The ponente noted in any case, that even assuming that custodial investigation of the suspect started only during the execution of his formal statement before one of the IBP lawyers to whom the suspect was brought, still the said extrajudicial confession must be invalidated for having failed to comply with the constitutional requirement that the suspect should be assisted by counsel “preferably of his own choice.” A confession is not valid and not admissible in evidence when it is obtained in violation of any of the rights of persons under custodial investigation.
The main decision recognized that while the choice of a lawyer in cases where the person under custodial interrogation cannot afford the services of counsel – or where the preferred lawyer is not available – may be naturally lodged in the police investigators, the suspect has the final choice, as he may reject the counsel chosen for him and ask for another one. A lawyer provided by the investigators is deemed engaged by the accused when he does not raise any objection against the counsel’s appointment during the course of the investigation, and the accused thereafter subscribes to the veracity of the statement before the swearing officer.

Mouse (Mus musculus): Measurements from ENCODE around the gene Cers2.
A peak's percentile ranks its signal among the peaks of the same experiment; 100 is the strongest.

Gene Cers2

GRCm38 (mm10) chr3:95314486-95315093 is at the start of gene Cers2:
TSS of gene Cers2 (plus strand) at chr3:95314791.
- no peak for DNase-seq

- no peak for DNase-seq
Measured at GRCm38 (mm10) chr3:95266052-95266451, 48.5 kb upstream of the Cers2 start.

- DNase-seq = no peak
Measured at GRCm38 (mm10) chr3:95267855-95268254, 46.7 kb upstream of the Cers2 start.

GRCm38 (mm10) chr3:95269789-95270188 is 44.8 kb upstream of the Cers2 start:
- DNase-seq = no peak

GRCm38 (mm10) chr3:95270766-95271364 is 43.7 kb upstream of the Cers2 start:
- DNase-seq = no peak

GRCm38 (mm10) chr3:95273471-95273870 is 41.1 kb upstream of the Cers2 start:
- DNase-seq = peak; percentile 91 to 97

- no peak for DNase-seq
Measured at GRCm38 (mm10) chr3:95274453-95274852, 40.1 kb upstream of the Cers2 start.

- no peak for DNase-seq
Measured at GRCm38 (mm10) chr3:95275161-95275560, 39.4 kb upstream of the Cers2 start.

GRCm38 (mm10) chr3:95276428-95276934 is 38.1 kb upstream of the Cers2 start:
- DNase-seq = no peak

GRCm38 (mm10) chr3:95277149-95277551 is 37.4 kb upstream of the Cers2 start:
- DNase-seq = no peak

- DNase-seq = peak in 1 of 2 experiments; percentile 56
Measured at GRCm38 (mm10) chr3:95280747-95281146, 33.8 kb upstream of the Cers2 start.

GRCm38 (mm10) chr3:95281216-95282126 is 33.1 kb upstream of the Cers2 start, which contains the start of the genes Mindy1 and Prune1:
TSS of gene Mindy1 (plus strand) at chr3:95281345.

Justice Villarama noted however, that in addition to requirement that counsel must preferably be of the choice of the person under investigation, it is mandatory that such counsel must be independent and competent. He stated that “[w]e held that the modifier competent and independent in the 1987 Constitution is not an empty rhetoric. It stresses the need to accord the accused, under the uniquely stressful conditions of a custodial investigation, an informed judgment on the choices explained to him by a diligent and capable lawyer. An effective and vigilant counsel necessarily and logically requires that the lawyer be present and able to advise and assist his client from the time the confessant answers the first question asked by the investigating officer until the signing of the extrajudicial confession. Moreover, the lawyer should ascertain that the confession is made voluntarily and that the person under investigation fully understands the nature and the consequence of his extrajudicial confession in relation to his constitutional rights. A contrary rule would undoubtedly be antagonistic to the constitutional rights to remain silent, to counsel and to be presumed innocent.”